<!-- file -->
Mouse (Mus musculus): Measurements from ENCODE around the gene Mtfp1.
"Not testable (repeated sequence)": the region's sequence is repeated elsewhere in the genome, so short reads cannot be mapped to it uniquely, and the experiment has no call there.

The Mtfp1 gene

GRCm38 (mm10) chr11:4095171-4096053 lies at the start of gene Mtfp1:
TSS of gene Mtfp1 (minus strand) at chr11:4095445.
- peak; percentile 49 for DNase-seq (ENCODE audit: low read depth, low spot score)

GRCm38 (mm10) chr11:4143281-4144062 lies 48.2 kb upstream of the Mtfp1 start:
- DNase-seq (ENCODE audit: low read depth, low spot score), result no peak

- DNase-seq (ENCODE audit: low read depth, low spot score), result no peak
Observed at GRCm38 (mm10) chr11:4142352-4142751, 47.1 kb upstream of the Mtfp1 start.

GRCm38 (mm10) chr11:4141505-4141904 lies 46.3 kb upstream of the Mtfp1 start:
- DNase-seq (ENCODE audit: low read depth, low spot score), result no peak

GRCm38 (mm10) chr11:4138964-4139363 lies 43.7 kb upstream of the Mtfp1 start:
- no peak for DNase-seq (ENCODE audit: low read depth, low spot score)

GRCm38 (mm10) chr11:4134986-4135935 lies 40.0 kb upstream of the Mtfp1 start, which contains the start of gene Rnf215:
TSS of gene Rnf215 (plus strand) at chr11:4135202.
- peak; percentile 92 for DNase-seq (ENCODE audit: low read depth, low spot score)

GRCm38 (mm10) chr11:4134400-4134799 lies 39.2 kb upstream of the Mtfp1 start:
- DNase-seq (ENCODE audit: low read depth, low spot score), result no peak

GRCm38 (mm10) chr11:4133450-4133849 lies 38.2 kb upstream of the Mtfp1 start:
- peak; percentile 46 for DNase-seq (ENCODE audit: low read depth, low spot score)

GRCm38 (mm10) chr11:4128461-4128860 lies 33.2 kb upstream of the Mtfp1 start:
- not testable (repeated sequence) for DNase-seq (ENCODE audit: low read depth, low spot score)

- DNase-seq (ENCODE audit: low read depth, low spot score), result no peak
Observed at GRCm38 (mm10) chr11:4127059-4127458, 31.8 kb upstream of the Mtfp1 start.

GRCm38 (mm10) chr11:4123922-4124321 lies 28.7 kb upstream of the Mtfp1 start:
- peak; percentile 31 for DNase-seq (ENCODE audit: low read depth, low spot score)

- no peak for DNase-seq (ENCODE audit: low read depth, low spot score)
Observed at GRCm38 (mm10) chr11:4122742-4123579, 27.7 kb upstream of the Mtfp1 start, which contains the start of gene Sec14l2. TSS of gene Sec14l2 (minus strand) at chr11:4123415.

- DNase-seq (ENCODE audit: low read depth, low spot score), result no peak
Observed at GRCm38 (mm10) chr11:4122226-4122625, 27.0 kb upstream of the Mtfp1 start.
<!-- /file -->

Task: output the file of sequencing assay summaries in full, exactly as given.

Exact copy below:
Mouse (Mus musculus): Measurements from ENCODE around the gene Mtfp1.
"Not testable (repeated sequence)": the region's sequence is repeated elsewhere in the genome, so short reads cannot be mapped to it uniquely, and the experiment has no call there.

The Mtfp1 gene

GRCm38 (mm10) chr11:4095171-4096053 lies at the start of gene Mtfp1:
TSS of gene Mtfp1 (minus strand) at chr11:4095445.
- peak; percentile 49 for DNase-seq (ENCODE audit: low read depth, low spot score)

GRCm38 (mm10) chr11:4143281-4144062 lies 48.2 kb upstream of the Mtfp1 start:
- DNase-seq (ENCODE audit: low read depth, low spot score), result no peak

- DNase-seq (ENCODE audit: low read depth, low spot score), result no peak
Observed at GRCm38 (mm10) chr11:4142352-4142751, 47.1 kb upstream of the Mtfp1 start.

GRCm38 (mm10) chr11:4141505-4141904 lies 46.3 kb upstream of the Mtfp1 start:
- DNase-seq (ENCODE audit: low read depth, low spot score), result no peak

GRCm38 (mm10) chr11:4138964-4139363 lies 43.7 kb upstream of the Mtfp1 start:
- no peak for DNase-seq (ENCODE audit: low read depth, low spot score)

GRCm38 (mm10) chr11:4134986-4135935 lies 40.0 kb upstream of the Mtfp1 start, which contains the start of gene Rnf215:
TSS of gene Rnf215 (plus strand) at chr11:4135202.
- peak; percentile 92 for DNase-seq (ENCODE audit: low read depth, low spot score)

GRCm38 (mm10) chr11:4134400-4134799 lies 39.2 kb upstream of the Mtfp1 start:
- DNase-seq (ENCODE audit: low read depth, low spot score), result no peak

GRCm38 (mm10) chr11:4133450-4133849 lies 38.2 kb upstream of the Mtfp1 start:
- peak; percentile 46 for DNase-seq (ENCODE audit: low read depth, low spot score)

GRCm38 (mm10) chr11:4128461-4128860 lies 33.2 kb upstream of the Mtfp1 start:
- not testable (repeated sequence) for DNase-seq (ENCODE audit: low read depth, low spot score)

- DNase-seq (ENCODE audit: low read depth, low spot score), result no peak
Observed at GRCm38 (mm10) chr11:4127059-4127458, 31.8 kb upstream of the Mtfp1 start.

GRCm38 (mm10) chr11:4123922-4124321 lies 28.7 kb upstream of the Mtfp1 start:
- peak; percentile 31 for DNase-seq (ENCODE audit: low read depth, low spot score)

- no peak for DNase-seq (ENCODE audit: low read depth, low spot score)
Observed at GRCm38 (mm10) chr11:4122742-4123579, 27.7 kb upstream of the Mtfp1 start, which contains the start of gene Sec14l2. TSS of gene Sec14l2 (minus strand) at chr11:4123415.

- DNase-seq (ENCODE audit: low read depth, low spot score), result no peak
Observed at GRCm38 (mm10) chr11:4122226-4122625, 27.0 kb upstream of the Mtfp1 start.